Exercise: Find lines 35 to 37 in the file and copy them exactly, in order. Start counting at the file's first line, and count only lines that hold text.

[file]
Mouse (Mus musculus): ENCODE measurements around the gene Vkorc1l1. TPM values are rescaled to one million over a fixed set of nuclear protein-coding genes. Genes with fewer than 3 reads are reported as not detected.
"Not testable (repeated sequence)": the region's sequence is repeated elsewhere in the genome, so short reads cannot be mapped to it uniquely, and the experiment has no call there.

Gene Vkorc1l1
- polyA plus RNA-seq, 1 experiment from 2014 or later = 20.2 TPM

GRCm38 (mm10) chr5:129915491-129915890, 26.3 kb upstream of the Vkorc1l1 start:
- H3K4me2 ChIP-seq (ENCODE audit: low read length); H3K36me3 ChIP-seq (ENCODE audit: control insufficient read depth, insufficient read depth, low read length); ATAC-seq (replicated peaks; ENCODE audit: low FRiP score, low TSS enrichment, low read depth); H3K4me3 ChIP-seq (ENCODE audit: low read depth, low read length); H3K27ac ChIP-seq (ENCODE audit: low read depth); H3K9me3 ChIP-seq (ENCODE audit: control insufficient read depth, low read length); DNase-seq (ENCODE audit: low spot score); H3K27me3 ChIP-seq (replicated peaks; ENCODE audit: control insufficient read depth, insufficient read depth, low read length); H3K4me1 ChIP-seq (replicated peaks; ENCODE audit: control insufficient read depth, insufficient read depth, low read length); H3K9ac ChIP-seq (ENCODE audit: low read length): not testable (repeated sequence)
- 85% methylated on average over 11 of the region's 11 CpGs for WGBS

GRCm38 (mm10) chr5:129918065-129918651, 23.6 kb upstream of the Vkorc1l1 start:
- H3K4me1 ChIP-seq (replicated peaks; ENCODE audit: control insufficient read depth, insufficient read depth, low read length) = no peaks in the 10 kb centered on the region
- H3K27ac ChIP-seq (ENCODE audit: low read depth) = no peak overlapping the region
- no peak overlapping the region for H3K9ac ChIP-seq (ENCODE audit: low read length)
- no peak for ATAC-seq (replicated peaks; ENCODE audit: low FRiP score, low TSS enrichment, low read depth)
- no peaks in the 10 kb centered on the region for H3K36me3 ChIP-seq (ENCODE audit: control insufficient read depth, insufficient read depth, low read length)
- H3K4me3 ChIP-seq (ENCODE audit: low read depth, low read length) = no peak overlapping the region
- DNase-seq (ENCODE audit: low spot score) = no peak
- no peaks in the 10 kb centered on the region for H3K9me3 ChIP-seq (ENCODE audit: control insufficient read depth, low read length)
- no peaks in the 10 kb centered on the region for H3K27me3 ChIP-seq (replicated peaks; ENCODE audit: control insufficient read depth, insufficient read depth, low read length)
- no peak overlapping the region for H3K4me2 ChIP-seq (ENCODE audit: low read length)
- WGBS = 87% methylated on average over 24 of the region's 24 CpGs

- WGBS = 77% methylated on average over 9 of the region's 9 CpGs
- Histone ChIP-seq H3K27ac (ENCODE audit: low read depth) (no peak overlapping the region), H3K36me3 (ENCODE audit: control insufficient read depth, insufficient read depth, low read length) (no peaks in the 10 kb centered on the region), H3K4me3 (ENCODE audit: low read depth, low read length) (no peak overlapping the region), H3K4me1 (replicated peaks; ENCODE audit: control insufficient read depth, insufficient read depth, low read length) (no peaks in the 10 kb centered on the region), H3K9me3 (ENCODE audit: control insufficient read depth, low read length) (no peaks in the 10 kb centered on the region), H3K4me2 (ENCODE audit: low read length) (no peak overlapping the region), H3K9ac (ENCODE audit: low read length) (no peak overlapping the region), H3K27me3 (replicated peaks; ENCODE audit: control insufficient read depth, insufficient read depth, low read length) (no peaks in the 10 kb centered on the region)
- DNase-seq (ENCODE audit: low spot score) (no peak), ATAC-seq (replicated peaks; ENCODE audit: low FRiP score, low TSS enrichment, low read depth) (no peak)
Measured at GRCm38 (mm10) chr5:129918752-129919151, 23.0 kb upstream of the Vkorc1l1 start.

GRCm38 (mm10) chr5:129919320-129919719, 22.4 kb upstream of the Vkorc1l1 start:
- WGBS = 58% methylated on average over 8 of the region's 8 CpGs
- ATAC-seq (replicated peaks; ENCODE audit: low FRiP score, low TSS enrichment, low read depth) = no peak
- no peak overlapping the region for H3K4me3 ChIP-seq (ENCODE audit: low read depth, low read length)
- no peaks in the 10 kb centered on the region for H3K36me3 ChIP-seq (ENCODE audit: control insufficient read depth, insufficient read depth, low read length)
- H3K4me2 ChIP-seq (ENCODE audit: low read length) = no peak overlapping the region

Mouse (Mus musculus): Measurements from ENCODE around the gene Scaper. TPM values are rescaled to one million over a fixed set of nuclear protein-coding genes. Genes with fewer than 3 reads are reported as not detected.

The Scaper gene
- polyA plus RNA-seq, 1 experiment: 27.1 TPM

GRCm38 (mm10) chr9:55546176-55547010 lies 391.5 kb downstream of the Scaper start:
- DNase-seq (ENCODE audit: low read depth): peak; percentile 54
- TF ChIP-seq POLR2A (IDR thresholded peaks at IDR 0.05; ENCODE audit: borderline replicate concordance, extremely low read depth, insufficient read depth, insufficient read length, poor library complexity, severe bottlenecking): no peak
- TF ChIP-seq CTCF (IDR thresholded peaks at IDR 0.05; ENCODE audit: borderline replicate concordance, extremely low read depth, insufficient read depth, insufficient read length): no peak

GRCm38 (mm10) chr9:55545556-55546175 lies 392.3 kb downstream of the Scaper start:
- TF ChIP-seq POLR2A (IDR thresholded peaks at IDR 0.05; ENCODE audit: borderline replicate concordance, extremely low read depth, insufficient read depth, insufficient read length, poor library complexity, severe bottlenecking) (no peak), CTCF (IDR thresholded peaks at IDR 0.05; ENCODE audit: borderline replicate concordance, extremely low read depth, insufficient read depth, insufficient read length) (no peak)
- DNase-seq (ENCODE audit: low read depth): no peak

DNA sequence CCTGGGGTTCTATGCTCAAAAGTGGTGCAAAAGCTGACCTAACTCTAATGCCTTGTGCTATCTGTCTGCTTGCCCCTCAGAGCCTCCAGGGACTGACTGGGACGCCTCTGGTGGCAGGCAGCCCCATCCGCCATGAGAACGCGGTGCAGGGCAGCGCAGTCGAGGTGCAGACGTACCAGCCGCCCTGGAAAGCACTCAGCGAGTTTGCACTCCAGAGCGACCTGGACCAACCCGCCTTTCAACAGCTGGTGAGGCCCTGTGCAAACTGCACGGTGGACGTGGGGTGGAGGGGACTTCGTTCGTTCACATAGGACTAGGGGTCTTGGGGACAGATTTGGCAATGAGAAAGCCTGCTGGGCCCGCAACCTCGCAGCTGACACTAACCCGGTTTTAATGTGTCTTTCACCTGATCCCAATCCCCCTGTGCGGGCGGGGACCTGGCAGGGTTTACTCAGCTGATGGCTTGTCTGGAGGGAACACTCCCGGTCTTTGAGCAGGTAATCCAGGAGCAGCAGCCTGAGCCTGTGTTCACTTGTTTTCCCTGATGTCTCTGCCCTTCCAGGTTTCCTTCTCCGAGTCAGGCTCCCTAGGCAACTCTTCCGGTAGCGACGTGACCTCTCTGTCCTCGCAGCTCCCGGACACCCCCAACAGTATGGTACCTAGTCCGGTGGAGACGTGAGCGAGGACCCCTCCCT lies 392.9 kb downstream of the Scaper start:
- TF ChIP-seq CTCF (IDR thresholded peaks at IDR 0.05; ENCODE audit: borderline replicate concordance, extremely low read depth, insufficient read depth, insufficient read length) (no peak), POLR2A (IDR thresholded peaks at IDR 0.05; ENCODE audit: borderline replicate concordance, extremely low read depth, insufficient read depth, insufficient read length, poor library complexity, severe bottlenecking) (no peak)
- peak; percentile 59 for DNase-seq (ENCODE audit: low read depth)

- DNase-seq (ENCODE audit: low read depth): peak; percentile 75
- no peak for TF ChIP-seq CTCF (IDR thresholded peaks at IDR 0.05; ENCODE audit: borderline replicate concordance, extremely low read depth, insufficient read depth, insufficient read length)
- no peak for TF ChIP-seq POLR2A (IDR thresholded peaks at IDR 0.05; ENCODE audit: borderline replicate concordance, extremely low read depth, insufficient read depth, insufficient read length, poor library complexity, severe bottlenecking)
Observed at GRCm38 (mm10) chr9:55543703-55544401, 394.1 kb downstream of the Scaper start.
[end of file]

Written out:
- TF ChIP-seq POLR2A (IDR thresholded peaks at IDR 0.05; ENCODE audit: borderline replicate concordance, extremely low read depth, insufficient read depth, insufficient read length, poor library complexity, severe bottlenecking): no peak
- TF ChIP-seq CTCF (IDR thresholded peaks at IDR 0.05; ENCODE audit: borderline replicate concordance, extremely low read depth, insufficient read depth, insufficient read length): no peak

GRCm38 (mm10) chr9:55545556-55546175 lies 392.3 kb downstream of the Scaper start: